Thursday, April 29, 2010

Week 7: Order/Chaos

Order (Sarah: left)



First a little bit of background on this project. Mary and I chose 52 opposites and then flipped a coin to see who got what. There was no picking and choosing here. So, I find it both funny and appropriate that I got order and Mary, chaos, this week. Anyone who knows us would think it would be easier (and more fitting) the other way around. But that's the point, isn't it? To be challenged.



So the world is full of signs, arrows pointing us this way and that, telling us that some things are slippery when wet, and (d'uh!) watch out - your hot coffee just might be, you guessed it - HOT! And if we didn't have these signs and warnings all hell would break loose and people would walk around with bubbling tongues and their genitals stuck in toilet seats. (That happened, right?)



Order my friends, ORDER.



My life has always been a little chaotic, and in some ways I like it. These days though, it's a constant battle to achieve order. As a teacher, a mother, a keeper of house and a payer of bills (dare I say, adult? :)) it's something like essential to find a balance between walking a tightrope on your elbows and tip-toeing across freshly waxed floors.



In a life of do's and don'ts, straight ways and forks in the road, big choices and small ones, order and chaos, just how do you achieve your balance?



Chaos (Mary: right)



There’s always a battle between chaos and order.



Chaos: a chasm or abyss.



Every year in northern Laos farmers who dwell in small bamboo villages in the mountains, burn down huge expanses of pristine jungle to clear land for agricultural purposes. The recent illegalization of this practice has not stopped it, and unfortunately, the fires started cannot always be controlled. During the months of March and April the air becomes thick with ash, the sky a constant haze. Flames can be seen in the distant mountains reducing some of the world’s oldest jungles to empty land.



Villagers farm this way in order to support themselves. Modern and sustainable farming techniques, equipment and knowledge have not made their way to these people in this part of the world.



Our 2-day trek through the mountains this week really struck me. I was shocked at just how much damage was being done. Huge mountains, beautifully vibrant, lush green and alive, stood next to those turned into vast, lifeless expanses of burnt tree stumps and blackened soil.


6 comments:

Meagan April 30, 2010 at 4:22 AM  

Sarah, how do I achieve balance or order in my life? hahaha, well I'd say that I don't. And like you I'd say I enjoy that a lot of the time, however I can't lie and say that I don't feel the urges, responsibility, and pressure to bring order into my life. My mum actually just emailed me yesterday "reminding" me that I need to start thinking about what I'll do when I get home...and why? because I'm the ripe old age of 25! Oh jesus I'm sooo old! HA! That push to conform to social norms of having a career, house, partner, fancy car, and all the other fancy objects available to us today, is the exact reason why I like being disorderly in some aspects of my life. I don't want "things", I want memories and experiences...that is not often found in an entirely orderly life.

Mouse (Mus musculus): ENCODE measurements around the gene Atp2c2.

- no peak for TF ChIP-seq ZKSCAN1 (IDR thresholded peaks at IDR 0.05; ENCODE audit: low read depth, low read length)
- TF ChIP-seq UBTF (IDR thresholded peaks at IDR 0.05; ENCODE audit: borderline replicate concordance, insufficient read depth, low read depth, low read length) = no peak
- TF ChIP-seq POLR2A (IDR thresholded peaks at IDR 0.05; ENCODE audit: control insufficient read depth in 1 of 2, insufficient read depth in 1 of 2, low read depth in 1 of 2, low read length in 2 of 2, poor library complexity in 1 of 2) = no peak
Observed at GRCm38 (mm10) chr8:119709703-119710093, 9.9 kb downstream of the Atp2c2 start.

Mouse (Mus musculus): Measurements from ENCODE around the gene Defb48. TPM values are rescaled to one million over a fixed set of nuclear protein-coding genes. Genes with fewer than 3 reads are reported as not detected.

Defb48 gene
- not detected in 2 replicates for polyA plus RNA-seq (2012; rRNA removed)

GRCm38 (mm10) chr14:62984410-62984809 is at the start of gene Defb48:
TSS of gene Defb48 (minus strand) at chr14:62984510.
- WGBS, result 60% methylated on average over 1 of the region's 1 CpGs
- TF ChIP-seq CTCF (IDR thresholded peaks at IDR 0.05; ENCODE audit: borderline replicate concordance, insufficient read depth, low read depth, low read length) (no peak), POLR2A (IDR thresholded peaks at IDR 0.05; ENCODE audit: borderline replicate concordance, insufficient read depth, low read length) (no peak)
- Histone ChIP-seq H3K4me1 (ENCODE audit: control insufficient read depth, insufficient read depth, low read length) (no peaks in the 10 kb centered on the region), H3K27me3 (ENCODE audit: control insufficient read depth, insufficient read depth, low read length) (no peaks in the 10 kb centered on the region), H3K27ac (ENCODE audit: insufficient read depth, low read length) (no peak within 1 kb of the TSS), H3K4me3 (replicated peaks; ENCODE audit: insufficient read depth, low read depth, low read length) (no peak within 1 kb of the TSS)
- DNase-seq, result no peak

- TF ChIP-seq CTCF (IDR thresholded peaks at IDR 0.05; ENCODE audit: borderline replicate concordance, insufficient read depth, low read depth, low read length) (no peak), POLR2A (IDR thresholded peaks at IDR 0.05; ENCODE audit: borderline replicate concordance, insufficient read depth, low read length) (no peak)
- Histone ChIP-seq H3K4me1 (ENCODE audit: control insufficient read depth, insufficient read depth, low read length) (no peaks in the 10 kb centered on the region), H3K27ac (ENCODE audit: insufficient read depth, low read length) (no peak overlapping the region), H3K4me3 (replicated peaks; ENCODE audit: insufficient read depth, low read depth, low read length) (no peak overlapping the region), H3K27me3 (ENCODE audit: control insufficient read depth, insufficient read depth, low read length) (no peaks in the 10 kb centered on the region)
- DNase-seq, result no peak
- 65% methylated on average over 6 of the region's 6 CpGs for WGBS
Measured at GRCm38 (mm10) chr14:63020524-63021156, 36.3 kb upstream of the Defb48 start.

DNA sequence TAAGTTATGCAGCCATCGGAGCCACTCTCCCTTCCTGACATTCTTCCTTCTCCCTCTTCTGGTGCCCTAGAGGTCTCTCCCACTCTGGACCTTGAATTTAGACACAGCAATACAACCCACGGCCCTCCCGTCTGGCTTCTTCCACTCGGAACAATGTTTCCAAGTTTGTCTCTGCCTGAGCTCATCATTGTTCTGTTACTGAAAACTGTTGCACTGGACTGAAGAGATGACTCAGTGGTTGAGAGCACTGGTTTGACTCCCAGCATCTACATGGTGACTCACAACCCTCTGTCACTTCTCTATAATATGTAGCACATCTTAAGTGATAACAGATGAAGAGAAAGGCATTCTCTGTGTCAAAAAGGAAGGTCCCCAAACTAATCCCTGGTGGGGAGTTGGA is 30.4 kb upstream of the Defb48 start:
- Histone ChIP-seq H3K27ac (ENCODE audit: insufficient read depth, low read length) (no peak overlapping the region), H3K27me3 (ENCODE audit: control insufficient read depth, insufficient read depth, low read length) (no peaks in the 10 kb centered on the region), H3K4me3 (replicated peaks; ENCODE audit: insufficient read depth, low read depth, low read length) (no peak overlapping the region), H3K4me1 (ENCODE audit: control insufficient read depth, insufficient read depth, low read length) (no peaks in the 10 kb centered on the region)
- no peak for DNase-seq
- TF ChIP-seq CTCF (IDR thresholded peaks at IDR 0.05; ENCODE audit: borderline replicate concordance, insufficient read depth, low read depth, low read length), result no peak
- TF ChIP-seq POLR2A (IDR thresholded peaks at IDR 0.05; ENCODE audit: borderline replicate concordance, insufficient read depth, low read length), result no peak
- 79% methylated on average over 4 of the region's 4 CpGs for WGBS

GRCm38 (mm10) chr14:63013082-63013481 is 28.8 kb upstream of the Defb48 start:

Mary,
The whole thing about sustainable and modern practices is great to those in the world that have access to it. Those that don't are kind of stuck between a rock and a hard place. I'm sure they recognize the damage that it's doing to their environment, but feel that they have no other choice if they want to live. It is such a shame that in this day where people walk on the moon, we're cloning animals, and building robots to teach our children, we can't even provide the means and education necessary for country's like Laos to use their land to support themselves in such a way that it can be made healthier, reusable, sustainable, and productive. I think this is a greater issue than building robots and cloning sheep...but hey what do I know?

Great subject this week...or should I say last week!^^
Love you girls!

Meagan April 30, 2010 at 4:25 AM  

ps. sounds like an eye opening trek you did...I'm so stoked to do similar treks when I hit the road.

miss you <3

Anvilcloud April 30, 2010 at 7:13 AM  

Sarah: I guess one needs a little order, or more like organization, in their chaos.

Mary: At least this is being done for the locals on a relatively small scale, I take it, compared to what goes on the in the Amazon. At least this is my understanding.

Charlene April 30, 2010 at 7:55 AM  

Well I'm not 100% sure chaos is the right word here.......shame, ignorance, survival.....are all good titles.
Wishing we could all save these forested areas while showing others a better way. NOT the modern way necessarily as so many on this side of the globe find ways to farm without modern tecniques/equipment Take the Amish for examople ~~ their land holds 6 times more water because of tilling, crop rotation & good old manure!!

Sarah: you can strive for ordered chaos.
Can't wait to see what week 8 brings

Mary May 1, 2010 at 11:13 AM  

How do I achieve my 'order'?...I'm sure you're well aware...

Lists.

That is all.

;)

turtlestack May 7, 2010 at 6:40 PM  

One can't be creative without chaos and without order we never get around to being creative.

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As a way to stay connected through our travels and beyond, A Perspective Project was initiated by the desire to master our cameras, and to be creative and more observant of the world around us.


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